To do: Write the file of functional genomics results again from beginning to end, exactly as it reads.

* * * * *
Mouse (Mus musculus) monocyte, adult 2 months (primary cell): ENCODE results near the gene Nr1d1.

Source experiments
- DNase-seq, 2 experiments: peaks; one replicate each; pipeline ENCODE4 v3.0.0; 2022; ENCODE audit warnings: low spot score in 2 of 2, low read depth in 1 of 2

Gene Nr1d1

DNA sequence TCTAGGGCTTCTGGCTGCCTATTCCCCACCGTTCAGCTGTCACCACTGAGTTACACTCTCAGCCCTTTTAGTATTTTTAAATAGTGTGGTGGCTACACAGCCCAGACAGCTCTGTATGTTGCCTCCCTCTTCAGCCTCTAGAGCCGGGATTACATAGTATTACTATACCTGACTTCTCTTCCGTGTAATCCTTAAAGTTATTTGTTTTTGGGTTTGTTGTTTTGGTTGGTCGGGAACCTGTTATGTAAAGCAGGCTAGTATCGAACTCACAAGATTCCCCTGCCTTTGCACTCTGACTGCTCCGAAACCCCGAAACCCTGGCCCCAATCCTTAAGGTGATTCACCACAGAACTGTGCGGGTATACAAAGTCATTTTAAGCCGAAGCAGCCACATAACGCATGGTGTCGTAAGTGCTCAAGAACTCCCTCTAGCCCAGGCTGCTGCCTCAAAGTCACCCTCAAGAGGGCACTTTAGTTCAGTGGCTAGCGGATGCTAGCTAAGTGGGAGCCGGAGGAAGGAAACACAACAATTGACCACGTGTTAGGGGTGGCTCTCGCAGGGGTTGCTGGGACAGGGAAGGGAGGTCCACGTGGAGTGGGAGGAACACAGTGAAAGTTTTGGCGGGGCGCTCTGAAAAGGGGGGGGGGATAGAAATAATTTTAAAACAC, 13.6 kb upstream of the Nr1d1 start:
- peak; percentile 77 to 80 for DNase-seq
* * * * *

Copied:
Mouse (Mus musculus) monocyte, adult 2 months (primary cell): ENCODE results near the gene Nr1d1.

Source experiments
- DNase-seq, 2 experiments: peaks; one replicate each; pipeline ENCODE4 v3.0.0; 2022; ENCODE audit warnings: low spot score in 2 of 2, low read depth in 1 of 2

Gene Nr1d1

DNA sequence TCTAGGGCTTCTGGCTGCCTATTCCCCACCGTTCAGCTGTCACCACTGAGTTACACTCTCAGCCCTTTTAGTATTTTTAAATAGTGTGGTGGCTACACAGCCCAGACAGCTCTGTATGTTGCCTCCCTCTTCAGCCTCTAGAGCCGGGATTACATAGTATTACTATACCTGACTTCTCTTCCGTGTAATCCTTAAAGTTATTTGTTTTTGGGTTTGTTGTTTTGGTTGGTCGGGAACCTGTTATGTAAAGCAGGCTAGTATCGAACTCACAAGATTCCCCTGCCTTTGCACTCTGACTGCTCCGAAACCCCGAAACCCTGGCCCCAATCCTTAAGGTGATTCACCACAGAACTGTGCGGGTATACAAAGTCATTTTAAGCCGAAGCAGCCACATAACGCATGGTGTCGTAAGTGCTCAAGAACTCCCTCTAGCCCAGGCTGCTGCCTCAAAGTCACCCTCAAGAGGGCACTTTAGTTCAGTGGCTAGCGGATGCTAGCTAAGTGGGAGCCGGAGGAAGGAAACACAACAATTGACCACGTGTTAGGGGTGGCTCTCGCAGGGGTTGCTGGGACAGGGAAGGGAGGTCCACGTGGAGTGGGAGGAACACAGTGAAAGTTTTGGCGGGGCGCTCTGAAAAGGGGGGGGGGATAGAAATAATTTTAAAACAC, 13.6 kb upstream of the Nr1d1 start:
- peak; percentile 77 to 80 for DNase-seq